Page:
Given all the excitement his papacy has generated, the approach of the first full Lenten season under Pope Francis resonates particularly with Catholics — even fallen-off Catholics — who prefer to see faith as social activism and not as Sunday pageant. Since he became pope last March, Francis has repeatedly called for a church of service and justice, and not one that is insular and obsessed with doctrine.
His calling out of corrupt financial systems that foster economic disparity has been ringing bells around the world, and not only among Catholics. His first Lenten message is about poverty and the Christian imperatives of charity and humility.
In Baltimore this coming weekend, Catholic Charities stages its 35th Annual Archdiocesan Social Ministry Convocation, with its themes of "care for the Earth," "care for the poor," and "listening to Pope Francis." This is workshop training for people who believe acts of charity, delivered close to home, are what make the church relevant and effective: working with immigrants, the poor, the addicted, the hungry and the homeless.
That's the stuff of Jesus.
That's what Francis is talking about — faith as ministry, and ministry that leans toward social justice.
It's a call to action to all Catholics, including those of us who complain about the church's outdated rules — the celibate priesthood, the prohibition against female priests, for instance. Francis' call is an empowering message. It means you get to save the world if you want to, a little piece at a time.
I'll come back to this in a minute.
Before I go on, a few words about the state of the world as Lent arrives. It's kind of hard to ignore the buildup of grim news:
Civil war and the murder of civilians in Syria, atrocious human rights violations in North Korea, long knives in a train station in China. February was a horrendous month in Iraq — 703 people dead, more than 1,300 wounded, the vast majority of the casualties civilian. They haven't seen violence on that scale since shortly after the U.S. invaded Iraq to make it better and the world safer.
Humans keep making a mess. Humans keep resisting peace and progress.
And now we have the outrageous rattling of a Russian sword in Crimea.
Whether driven by politics, ethnic hatred or just macho-man madness, certain humans keep finding ways to compound problems, inflict pain or destroy the lives of others.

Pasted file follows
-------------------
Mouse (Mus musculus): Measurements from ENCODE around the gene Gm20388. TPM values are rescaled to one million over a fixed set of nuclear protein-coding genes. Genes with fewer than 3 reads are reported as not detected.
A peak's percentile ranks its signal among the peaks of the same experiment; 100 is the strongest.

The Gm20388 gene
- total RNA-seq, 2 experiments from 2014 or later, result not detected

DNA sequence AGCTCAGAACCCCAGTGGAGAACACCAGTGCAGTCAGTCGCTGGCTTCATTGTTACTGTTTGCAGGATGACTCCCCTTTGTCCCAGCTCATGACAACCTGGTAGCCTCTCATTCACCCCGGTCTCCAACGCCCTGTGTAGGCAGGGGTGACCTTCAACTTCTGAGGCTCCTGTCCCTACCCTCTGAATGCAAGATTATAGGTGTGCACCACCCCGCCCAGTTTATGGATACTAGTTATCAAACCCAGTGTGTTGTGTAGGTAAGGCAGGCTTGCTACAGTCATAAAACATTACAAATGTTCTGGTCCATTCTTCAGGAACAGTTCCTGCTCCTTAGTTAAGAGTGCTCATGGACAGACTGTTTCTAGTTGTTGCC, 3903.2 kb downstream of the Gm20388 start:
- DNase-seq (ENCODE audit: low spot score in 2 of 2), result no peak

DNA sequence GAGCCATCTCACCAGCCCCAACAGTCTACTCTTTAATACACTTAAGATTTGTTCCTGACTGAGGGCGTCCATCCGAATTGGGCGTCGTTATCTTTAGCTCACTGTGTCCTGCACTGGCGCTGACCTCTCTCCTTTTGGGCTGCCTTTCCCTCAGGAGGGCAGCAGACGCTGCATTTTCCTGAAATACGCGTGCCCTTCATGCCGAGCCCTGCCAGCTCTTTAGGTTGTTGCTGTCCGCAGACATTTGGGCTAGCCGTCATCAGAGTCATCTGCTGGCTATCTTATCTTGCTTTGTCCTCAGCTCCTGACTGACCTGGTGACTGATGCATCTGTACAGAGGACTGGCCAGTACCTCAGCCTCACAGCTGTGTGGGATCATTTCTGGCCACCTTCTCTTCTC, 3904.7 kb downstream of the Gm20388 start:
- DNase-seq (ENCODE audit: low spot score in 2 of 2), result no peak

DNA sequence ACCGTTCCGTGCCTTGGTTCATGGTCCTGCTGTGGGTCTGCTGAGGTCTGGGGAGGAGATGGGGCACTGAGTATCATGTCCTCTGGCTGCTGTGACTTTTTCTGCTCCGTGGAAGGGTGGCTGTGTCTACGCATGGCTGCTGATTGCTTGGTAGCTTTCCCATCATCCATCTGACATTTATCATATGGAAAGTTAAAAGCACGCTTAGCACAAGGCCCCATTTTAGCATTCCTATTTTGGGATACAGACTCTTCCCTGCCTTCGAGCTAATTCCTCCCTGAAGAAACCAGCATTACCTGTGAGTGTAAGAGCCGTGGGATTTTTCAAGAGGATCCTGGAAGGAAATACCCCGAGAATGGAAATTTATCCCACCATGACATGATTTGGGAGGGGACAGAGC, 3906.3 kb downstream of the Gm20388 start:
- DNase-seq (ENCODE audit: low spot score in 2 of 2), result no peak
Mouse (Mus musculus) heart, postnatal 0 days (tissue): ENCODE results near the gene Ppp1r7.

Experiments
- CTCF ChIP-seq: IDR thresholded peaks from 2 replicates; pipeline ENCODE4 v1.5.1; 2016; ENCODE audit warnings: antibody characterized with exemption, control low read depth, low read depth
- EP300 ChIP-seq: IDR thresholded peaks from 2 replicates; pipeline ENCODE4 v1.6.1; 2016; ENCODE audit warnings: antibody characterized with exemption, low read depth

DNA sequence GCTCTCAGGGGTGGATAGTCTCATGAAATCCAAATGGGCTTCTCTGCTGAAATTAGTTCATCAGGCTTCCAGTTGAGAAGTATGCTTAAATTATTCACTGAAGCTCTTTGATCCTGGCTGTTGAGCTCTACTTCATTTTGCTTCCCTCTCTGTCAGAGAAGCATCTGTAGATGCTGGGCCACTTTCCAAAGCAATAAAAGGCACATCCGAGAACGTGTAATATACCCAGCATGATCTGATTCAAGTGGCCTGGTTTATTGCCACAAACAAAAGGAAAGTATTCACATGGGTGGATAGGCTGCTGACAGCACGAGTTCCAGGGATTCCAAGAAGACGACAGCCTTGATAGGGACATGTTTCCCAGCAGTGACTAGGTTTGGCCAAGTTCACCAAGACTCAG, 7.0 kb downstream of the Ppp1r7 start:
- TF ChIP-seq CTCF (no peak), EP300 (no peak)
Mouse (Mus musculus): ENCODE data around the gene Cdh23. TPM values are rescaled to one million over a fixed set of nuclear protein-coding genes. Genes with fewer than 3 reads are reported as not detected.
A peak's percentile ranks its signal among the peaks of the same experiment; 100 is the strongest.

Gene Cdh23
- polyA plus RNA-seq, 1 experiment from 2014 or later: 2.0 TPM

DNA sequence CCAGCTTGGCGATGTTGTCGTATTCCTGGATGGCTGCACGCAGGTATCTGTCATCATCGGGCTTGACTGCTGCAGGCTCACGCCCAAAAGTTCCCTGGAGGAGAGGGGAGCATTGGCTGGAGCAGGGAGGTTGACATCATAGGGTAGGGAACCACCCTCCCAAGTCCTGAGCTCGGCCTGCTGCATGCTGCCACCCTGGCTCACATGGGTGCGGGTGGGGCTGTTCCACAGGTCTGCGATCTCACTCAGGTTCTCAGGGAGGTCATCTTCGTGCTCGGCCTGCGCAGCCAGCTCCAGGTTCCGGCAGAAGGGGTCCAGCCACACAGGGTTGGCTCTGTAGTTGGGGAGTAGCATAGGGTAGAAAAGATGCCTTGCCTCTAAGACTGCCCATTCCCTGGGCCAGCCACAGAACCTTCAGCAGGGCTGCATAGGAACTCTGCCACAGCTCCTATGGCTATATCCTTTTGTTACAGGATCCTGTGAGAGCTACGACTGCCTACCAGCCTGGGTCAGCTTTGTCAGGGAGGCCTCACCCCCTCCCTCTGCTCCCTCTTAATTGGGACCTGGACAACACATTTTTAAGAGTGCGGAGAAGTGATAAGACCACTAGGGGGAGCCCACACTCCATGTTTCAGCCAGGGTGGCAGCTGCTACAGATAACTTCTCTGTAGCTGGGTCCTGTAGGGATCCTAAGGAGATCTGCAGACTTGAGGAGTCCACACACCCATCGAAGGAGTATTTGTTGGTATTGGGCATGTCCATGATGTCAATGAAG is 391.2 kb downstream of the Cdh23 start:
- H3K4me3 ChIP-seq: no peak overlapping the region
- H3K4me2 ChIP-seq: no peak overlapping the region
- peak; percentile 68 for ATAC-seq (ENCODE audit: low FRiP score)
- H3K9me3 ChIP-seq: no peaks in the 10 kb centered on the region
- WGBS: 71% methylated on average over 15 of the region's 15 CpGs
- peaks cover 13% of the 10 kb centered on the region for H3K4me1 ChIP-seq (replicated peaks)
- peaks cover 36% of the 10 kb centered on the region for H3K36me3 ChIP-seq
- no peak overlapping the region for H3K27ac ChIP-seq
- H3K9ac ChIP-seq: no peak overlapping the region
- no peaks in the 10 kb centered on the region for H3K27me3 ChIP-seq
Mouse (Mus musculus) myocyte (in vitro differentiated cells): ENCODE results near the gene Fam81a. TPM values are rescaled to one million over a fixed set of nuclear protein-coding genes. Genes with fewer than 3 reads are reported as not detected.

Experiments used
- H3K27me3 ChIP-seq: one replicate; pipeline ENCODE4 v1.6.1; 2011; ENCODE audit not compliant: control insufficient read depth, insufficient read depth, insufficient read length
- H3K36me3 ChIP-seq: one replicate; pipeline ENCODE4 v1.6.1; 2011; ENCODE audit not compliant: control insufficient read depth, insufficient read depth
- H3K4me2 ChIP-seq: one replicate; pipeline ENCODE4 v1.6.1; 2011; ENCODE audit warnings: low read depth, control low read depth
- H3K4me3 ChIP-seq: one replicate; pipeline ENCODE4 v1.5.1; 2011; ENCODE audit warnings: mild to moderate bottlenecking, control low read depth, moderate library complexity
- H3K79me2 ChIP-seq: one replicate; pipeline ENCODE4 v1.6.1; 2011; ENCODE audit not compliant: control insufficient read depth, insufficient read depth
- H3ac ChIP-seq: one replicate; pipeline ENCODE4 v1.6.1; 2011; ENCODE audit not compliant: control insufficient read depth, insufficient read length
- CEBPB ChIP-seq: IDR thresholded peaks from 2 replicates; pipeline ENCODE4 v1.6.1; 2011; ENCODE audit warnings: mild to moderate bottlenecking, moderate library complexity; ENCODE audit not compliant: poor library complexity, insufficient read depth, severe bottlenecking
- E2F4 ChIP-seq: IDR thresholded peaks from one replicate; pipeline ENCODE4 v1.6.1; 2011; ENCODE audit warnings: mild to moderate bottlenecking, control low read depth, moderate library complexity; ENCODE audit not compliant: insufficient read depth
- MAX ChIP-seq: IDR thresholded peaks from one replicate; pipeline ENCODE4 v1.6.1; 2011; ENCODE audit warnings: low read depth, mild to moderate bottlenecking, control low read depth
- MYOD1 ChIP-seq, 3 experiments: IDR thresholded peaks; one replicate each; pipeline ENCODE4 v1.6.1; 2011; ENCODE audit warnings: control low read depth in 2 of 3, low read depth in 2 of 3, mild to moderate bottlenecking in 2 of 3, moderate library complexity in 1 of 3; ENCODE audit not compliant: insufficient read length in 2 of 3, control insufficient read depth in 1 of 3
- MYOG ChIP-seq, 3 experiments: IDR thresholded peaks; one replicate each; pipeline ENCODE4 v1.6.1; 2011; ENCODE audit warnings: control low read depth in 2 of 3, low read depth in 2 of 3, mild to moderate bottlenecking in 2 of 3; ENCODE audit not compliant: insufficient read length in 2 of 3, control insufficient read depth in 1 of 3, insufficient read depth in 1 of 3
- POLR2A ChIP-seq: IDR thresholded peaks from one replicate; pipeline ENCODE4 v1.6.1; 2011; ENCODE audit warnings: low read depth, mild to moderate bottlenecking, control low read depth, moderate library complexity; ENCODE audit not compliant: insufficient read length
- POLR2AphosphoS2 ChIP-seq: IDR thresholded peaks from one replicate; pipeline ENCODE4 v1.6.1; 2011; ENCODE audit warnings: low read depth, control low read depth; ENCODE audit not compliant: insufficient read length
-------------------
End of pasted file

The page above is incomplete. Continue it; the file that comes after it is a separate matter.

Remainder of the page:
So you're standing here on the ground, in Baltimore, or some place in Maryland, or any place on the map of the world, and you ask yourself: What can I do?
Maybe there isn't much you can do about Vladimir Putin, or about the war in Syria, or about the way things are in North Korea or China, or any place where people suffer.
You can have an informed conscience, of course, and you can speak out about the man-made horrors.
And you can write checks to humanitarian organizations. There's a lot you can do, I suppose, from your desk, or on Facebook.
But here we are, approaching Ash Wednesday and the first full Lenten season with Francis in the Vatican, and his message is pretty clear by now.
"I prefer a church which is bruised, hurting and dirty because it has been out on the streets," he said last year.
I have heard many people express delight and excitement at that message, and that includes many friends and relatives who have been dismayed and even broken-hearted about the Church's direction for a couple of decades, arguably two of the worst in its history.
Now they hear a fresh, liberating voice that speaks truth to power and that calls for the church to hit the bricks.
And that's great. But a year into Francis' papacy, what are we really willing to do?
That convocation I mentioned: It's all day Saturday at Seton Keough High School. There will be Catholic volunteers there who have been serving Francis' message all along, saving a little piece of the world at a time. They're veterans of social ministry.
"Francis' concentration on mercy and compassion are the bedrocks of Catholic social teaching, and it's nice to have them reinforced for those of us who have been plugging away for years," says Lisa O'Reilly, a member of the convocation's planning team. "But we would like to see those who haven't been involved, who want to answer Francis's call."
There are workshops on housing the poor, treating drug addicts, helping prisoners and their families, helping low-wage workers, promoting fair-trade practices, getting parishes engaged in environmental causes, helping immigrants negotiate the new country.
"The Church is in a new place these days," says O'Reilly. "Everyone is wondering just how [Francis' papacy] impacts the present membership. I think more people want to come back to the church, on the strength of Francis' message. The question is, are they energized enough to go out and do it?"
Here's your chance, brothers and sisters: 8:15 a.m. to 3:30 p.m. at Seton Keough. Walk-ins welcome.
Dan Rodricks' column appears each Tuesday, Thursday and Sunday. He is the host of "Midday" on WYPR-FM.